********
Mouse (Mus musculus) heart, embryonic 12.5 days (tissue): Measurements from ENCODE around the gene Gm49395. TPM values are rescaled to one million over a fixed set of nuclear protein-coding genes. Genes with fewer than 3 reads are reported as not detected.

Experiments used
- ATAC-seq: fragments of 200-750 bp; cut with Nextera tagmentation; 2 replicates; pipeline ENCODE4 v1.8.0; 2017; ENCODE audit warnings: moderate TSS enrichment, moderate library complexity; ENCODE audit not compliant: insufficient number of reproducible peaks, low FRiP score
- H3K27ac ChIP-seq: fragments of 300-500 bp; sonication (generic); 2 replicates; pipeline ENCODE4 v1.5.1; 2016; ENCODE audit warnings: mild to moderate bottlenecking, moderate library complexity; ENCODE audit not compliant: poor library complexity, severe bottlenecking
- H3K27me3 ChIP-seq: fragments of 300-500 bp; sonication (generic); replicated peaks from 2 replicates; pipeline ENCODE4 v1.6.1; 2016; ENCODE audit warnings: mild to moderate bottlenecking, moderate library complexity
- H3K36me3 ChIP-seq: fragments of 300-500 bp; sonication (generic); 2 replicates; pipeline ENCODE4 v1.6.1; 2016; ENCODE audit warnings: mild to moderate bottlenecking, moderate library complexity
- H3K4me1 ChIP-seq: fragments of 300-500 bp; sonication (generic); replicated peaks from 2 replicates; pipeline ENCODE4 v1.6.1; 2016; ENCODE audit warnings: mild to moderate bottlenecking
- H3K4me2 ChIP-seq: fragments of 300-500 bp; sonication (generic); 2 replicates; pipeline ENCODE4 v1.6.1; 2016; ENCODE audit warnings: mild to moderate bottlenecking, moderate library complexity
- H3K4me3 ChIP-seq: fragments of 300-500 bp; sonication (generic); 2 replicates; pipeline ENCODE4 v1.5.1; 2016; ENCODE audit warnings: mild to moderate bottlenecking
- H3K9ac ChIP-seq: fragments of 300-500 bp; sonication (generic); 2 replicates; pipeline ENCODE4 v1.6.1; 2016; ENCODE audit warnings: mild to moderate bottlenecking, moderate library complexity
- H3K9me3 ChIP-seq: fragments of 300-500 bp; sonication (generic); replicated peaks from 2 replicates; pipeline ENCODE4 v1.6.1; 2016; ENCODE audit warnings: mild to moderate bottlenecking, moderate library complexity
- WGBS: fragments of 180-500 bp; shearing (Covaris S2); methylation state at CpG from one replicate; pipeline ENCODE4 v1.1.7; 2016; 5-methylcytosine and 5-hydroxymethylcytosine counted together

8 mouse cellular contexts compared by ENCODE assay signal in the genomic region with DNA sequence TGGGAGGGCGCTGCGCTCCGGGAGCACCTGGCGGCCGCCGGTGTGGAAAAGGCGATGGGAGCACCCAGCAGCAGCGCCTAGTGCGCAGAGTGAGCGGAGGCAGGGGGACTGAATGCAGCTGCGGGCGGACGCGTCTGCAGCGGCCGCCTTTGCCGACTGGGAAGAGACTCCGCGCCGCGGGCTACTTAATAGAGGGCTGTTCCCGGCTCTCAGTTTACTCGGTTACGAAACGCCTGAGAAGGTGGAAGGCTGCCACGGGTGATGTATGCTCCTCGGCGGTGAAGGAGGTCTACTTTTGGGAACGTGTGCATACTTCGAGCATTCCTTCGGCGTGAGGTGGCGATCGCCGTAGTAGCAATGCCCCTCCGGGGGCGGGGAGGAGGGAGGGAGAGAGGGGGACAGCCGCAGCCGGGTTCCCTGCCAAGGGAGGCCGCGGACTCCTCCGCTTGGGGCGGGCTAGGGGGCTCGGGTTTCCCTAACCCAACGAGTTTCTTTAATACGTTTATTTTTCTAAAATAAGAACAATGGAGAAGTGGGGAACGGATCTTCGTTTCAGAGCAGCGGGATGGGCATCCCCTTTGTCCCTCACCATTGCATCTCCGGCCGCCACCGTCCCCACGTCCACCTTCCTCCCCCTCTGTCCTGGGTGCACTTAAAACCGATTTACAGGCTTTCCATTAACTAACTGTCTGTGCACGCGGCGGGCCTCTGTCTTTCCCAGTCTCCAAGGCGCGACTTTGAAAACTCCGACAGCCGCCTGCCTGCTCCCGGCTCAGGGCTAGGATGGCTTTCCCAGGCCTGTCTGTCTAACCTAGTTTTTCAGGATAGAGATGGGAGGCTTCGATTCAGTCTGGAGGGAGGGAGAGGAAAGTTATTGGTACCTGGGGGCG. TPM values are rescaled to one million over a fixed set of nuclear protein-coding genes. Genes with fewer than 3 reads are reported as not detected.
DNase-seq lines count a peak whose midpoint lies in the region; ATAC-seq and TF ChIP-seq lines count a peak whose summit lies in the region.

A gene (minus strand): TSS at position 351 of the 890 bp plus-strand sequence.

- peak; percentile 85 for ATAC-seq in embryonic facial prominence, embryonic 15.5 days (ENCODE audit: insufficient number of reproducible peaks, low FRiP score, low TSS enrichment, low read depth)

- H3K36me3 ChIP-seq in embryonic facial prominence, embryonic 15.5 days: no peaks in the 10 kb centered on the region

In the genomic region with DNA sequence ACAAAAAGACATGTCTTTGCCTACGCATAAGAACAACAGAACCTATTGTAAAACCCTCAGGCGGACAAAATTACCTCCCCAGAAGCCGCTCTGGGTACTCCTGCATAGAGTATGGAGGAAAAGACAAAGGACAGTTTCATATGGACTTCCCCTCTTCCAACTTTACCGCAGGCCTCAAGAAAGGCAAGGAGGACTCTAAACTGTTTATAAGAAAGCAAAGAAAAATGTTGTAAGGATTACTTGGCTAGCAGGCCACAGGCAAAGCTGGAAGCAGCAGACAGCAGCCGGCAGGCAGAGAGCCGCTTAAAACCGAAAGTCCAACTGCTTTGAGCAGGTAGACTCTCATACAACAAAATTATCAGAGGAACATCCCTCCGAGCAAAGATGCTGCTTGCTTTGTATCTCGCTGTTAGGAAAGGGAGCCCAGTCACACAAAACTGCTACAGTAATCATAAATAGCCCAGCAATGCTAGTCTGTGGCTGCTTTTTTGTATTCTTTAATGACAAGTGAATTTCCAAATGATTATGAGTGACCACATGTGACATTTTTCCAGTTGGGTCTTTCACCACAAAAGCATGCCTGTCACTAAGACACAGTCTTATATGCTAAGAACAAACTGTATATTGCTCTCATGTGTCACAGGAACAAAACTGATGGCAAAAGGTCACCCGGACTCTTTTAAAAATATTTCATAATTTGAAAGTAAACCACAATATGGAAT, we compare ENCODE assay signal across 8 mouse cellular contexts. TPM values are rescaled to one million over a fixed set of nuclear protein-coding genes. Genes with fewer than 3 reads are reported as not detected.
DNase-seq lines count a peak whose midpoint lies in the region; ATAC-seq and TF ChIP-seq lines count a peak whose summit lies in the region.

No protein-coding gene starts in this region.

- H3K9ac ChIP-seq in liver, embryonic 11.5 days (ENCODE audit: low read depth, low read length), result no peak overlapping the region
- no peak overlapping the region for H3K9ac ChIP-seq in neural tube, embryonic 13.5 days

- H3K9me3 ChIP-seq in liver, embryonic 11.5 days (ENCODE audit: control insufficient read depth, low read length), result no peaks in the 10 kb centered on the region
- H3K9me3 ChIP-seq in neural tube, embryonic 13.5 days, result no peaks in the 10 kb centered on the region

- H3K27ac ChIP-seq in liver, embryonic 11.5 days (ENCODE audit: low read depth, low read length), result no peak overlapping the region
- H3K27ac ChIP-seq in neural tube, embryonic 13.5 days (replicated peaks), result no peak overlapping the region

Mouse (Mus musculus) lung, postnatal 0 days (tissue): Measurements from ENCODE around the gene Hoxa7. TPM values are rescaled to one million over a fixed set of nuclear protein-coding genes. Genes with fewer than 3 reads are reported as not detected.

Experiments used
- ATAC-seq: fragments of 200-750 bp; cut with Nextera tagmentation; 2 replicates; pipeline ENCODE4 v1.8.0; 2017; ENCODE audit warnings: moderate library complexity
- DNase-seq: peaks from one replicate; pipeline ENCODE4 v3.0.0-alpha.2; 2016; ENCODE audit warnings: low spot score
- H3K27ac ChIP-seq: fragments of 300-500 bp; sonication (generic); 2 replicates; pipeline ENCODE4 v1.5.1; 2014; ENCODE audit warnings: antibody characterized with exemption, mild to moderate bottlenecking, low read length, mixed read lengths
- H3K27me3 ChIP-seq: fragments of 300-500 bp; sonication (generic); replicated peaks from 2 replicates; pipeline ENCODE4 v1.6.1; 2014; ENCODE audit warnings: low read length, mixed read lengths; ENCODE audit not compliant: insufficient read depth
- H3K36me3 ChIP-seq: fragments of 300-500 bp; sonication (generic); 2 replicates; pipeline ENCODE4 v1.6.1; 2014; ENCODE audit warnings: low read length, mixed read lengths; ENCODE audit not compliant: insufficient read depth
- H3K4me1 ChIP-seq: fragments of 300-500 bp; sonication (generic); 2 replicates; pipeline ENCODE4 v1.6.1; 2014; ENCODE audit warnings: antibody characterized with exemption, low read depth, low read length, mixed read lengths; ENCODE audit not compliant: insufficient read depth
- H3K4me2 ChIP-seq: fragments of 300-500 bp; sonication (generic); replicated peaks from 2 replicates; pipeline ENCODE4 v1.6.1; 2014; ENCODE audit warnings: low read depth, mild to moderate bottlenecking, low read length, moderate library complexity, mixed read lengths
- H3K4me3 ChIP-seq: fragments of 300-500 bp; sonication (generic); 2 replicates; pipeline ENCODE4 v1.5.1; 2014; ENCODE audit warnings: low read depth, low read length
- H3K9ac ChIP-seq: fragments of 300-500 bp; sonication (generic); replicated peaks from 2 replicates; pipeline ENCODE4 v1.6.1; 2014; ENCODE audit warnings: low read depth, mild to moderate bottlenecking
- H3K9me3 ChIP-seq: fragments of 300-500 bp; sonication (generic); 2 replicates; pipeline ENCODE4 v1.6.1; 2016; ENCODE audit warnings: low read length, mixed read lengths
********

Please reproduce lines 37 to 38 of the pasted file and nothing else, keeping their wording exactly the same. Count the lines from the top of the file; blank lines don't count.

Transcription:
- H3K9ac ChIP-seq: fragments of 300-500 bp; sonication (generic); replicated peaks from 2 replicates; pipeline ENCODE4 v1.6.1; 2014; ENCODE audit warnings: low read depth, mild to moderate bottlenecking
- H3K9me3 ChIP-seq: fragments of 300-500 bp; sonication (generic); 2 replicates; pipeline ENCODE4 v1.6.1; 2016; ENCODE audit warnings: low read length, mixed read lengths